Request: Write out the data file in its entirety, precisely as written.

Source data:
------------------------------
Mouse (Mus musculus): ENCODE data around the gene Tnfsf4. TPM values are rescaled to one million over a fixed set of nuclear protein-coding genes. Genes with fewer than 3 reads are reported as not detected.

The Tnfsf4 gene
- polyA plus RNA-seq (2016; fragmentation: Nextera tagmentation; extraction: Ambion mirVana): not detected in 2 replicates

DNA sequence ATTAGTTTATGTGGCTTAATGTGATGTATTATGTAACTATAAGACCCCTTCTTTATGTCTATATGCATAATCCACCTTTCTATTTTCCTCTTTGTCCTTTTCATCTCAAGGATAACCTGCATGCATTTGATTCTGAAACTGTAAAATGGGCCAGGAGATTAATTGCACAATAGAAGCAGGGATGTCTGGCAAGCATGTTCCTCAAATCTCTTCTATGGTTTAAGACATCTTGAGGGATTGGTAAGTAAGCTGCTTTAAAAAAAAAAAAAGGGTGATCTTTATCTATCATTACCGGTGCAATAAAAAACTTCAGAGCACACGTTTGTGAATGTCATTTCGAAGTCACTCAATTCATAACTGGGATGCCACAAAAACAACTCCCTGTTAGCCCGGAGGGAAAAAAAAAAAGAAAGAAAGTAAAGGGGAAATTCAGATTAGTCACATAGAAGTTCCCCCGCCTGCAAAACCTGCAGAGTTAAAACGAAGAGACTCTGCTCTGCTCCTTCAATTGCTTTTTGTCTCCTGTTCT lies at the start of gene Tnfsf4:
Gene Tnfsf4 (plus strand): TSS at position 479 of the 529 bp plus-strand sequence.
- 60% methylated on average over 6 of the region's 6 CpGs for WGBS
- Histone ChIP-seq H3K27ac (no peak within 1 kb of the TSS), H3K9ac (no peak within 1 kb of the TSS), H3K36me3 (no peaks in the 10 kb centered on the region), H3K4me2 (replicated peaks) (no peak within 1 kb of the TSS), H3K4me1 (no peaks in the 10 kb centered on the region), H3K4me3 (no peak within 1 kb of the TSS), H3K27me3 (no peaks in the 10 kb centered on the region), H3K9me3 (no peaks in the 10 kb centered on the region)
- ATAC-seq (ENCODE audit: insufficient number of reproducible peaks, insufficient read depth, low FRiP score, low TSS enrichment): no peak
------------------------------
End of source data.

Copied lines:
Mouse (Mus musculus): ENCODE data around the gene Tnfsf4. TPM values are rescaled to one million over a fixed set of nuclear protein-coding genes. Genes with fewer than 3 reads are reported as not detected.

The Tnfsf4 gene
- polyA plus RNA-seq (2016; fragmentation: Nextera tagmentation; extraction: Ambion mirVana): not detected in 2 replicates

DNA sequence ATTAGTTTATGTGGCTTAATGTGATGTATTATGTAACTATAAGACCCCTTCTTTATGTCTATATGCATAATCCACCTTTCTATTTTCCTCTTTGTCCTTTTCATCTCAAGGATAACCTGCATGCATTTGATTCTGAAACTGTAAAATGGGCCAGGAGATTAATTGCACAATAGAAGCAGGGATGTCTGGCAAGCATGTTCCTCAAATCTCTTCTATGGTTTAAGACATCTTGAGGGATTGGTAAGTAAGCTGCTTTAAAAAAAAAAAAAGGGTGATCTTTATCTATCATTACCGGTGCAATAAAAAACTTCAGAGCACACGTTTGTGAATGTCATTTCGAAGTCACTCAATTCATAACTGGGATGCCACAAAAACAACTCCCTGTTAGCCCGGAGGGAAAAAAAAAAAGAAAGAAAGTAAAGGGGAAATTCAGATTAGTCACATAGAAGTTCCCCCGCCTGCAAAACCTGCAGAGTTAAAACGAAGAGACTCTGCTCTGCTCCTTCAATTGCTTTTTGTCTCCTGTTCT lies at the start of gene Tnfsf4:
Gene Tnfsf4 (plus strand): TSS at position 479 of the 529 bp plus-strand sequence.
- 60% methylated on average over 6 of the region's 6 CpGs for WGBS
- Histone ChIP-seq H3K27ac (no peak within 1 kb of the TSS), H3K9ac (no peak within 1 kb of the TSS), H3K36me3 (no peaks in the 10 kb centered on the region), H3K4me2 (replicated peaks) (no peak within 1 kb of the TSS), H3K4me1 (no peaks in the 10 kb centered on the region), H3K4me3 (no peak within 1 kb of the TSS), H3K27me3 (no peaks in the 10 kb centered on the region), H3K9me3 (no peaks in the 10 kb centered on the region)
- ATAC-seq (ENCODE audit: insufficient number of reproducible peaks, insufficient read depth, low FRiP score, low TSS enrichment): no peak